That’s why I’ve updated this list of places to look for freelance writing gigs. These site run the gamut from copyediting to creative writing and everything in between, so you may have to scroll through a few before you find the one that fits your needs.
Before you respond to an online ad, watch out for these red flags and always use your best judgement before starting a new project. My rule of thumb when responding to ads is to only respond when the ad gives lots of specifics that fit my skills and interests. Otherwise, it’s just too broad to be worth my time.
A healthy dose of skepticism is key when you’re not sure who you’re dealing with, but you can find legit writing gigs on Craig’s List (I’ve done it, and many others have, too). Look under gigs and don’t limit yourself to your local edition, since you’ll be working remotely. Another strategy I’ve used is posting a services ad instead of responding to ads.
CHL is most useful to copywriters, copyeditors, and those who write for interactive media (graphic designers and web developers will find plenty of gigs, too). But it’s worth putting up a free profile with some samples so that companies and recruiters can find you. When I posted my profile a few years ago, I got half a dozen or so inquiries (none of the gigs were right for me, but it was worth a shot).
Also lists fact checking, proofreading, and editing gigs, some of them full time or geographically specific. But when they list freelance writing opportunities, they’re usually good ones that you won’t find elsewhere.
I used to pay $3.95/month for this email service, and I think it’s safe to say that I earned backed subscription price several times over. Sure, there’s a little overlap with the other freelance job sites, but there are usually a few other jobs that slip under the radar.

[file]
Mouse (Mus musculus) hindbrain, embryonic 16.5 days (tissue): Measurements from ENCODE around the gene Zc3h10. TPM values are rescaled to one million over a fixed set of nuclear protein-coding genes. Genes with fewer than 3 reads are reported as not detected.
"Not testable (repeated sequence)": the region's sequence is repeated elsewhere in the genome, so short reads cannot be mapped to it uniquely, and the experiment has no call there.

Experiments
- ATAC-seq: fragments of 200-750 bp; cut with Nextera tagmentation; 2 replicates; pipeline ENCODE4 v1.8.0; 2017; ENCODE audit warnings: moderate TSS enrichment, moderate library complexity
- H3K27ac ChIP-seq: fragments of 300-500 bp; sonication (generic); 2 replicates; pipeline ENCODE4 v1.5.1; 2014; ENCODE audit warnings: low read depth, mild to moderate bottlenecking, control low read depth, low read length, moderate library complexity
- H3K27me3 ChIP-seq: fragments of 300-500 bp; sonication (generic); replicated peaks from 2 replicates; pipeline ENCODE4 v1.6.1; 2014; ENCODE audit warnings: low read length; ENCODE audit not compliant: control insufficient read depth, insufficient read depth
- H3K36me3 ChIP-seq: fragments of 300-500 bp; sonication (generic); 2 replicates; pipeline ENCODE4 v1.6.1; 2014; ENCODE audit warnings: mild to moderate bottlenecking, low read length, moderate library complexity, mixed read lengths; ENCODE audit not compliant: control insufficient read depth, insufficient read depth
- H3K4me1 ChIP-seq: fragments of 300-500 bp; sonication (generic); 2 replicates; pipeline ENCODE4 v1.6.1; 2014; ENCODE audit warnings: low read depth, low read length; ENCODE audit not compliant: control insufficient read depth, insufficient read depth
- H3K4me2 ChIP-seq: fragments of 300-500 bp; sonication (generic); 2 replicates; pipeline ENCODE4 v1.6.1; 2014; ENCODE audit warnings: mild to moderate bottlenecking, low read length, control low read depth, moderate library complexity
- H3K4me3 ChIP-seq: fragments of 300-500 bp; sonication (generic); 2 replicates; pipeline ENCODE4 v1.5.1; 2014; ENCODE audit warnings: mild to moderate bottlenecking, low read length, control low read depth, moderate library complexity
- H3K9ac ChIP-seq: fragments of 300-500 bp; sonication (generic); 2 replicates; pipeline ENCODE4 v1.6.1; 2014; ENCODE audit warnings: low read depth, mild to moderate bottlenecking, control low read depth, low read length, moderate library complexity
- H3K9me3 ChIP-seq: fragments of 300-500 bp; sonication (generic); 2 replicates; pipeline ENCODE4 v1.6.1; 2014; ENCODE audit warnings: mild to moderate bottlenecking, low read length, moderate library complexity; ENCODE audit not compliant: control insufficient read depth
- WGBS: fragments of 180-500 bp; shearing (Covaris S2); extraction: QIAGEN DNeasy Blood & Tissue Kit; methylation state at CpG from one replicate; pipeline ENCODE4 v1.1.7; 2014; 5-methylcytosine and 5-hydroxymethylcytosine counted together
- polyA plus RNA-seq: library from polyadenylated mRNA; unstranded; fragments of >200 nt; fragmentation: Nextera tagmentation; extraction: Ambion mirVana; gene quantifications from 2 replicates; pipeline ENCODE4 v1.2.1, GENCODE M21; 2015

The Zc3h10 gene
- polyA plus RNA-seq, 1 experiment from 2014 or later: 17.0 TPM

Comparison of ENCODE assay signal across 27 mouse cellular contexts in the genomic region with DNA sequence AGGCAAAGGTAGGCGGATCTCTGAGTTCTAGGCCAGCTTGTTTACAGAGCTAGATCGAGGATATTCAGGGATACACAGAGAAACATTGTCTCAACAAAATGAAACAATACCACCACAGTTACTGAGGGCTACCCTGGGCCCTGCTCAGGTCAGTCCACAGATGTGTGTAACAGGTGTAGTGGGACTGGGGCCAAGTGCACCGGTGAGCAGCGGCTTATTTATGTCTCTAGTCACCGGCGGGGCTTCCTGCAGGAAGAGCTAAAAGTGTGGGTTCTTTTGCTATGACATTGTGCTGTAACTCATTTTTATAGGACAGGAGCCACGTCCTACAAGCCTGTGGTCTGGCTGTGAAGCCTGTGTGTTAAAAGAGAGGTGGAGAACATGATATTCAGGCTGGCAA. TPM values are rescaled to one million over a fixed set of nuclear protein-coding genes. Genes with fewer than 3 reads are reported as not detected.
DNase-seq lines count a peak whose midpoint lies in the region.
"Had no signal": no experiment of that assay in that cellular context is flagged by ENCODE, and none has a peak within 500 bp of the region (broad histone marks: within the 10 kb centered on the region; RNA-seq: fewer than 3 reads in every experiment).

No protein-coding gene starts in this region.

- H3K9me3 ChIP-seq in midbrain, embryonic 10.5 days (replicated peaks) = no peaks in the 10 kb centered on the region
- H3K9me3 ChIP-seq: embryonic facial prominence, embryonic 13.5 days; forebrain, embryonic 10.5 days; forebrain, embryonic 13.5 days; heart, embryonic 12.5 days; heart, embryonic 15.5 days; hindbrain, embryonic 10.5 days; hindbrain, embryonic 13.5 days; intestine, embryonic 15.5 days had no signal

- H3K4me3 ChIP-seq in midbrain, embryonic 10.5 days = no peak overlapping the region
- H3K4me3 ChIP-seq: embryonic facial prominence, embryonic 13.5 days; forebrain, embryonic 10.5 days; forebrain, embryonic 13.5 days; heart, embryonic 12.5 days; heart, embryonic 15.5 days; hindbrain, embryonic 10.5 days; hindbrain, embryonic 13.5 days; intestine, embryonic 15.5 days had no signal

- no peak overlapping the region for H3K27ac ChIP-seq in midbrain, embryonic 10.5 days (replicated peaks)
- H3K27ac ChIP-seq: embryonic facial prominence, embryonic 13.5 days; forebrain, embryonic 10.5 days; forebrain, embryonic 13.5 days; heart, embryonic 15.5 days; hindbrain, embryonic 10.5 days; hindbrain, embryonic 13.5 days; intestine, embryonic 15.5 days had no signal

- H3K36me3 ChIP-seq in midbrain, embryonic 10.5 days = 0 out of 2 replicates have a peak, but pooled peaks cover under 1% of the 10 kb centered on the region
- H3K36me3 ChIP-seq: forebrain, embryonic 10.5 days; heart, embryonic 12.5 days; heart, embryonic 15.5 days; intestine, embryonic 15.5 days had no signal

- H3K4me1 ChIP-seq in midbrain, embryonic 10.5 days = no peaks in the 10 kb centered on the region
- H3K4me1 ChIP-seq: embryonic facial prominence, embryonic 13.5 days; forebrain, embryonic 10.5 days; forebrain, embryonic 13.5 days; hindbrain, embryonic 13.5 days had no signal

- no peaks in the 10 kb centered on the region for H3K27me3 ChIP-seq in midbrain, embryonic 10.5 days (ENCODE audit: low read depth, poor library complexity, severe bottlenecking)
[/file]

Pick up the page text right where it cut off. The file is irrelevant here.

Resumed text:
Freelance Success (FLX to those in the know) publishes a weekly newsletter covering a decent paying freelance market in depth (usually the markets pay at least $.50/word). Plus, you can read the archives and get referrals from other members using the forums. Membership is $99/year, so I would suggest this for serious writers who are full time or considering full-time freelancing.
Get your daily dose of writing and blogging tips, gigs, and more. This blog aggregates new job listings every weekday morning and has a huge freelance following, so be sure to read the articles and comments.
If you’re a business or finance writer looking for your next gig, then be sure to bookmark Gorkana Jobs. You could also sign up for their newsletter, which announces editorial changes, conferences, events, and writing opportunities. In fact, I started profiling for entrepreneurs for Portfolio.com after reading a listing in Gorkana’s email newsletter!
This site has a special section devoted to freelance gigs, and I landed a very juicy ongoing gig by answering an ad in that section.
Sometimes you’ll see freelance gigs posted in the jobs section, but if you see a full-time job that fits your skillset, you could always apply and see if they’re interested in working with freelancers, either in the interim while they fill that position or as a long-term strategy to supplement their full time staff.
This tends to be mainly full-time media jobs, but you can set an alert so you’ll automatically get an email when new jobs get posted that meet your search parameters. MediaBistro also has great content about pitching specific publications and general media topics.
I like to do my own market research (that way I learn about the publication in the process), but many writers swear by this website, because the listings are comprehensive and you can search by all kinds of different criteria. Plus, the web version is more up-to-date than the print one.
Here you’ll find lots of great articles on writing for print and web. Check the “Whispers and Warnings” section for the dirt on delinquent publishers and the “Paying Markets and Freelance Section” for, well, you get the idea… Updates are published on Wednesdays.
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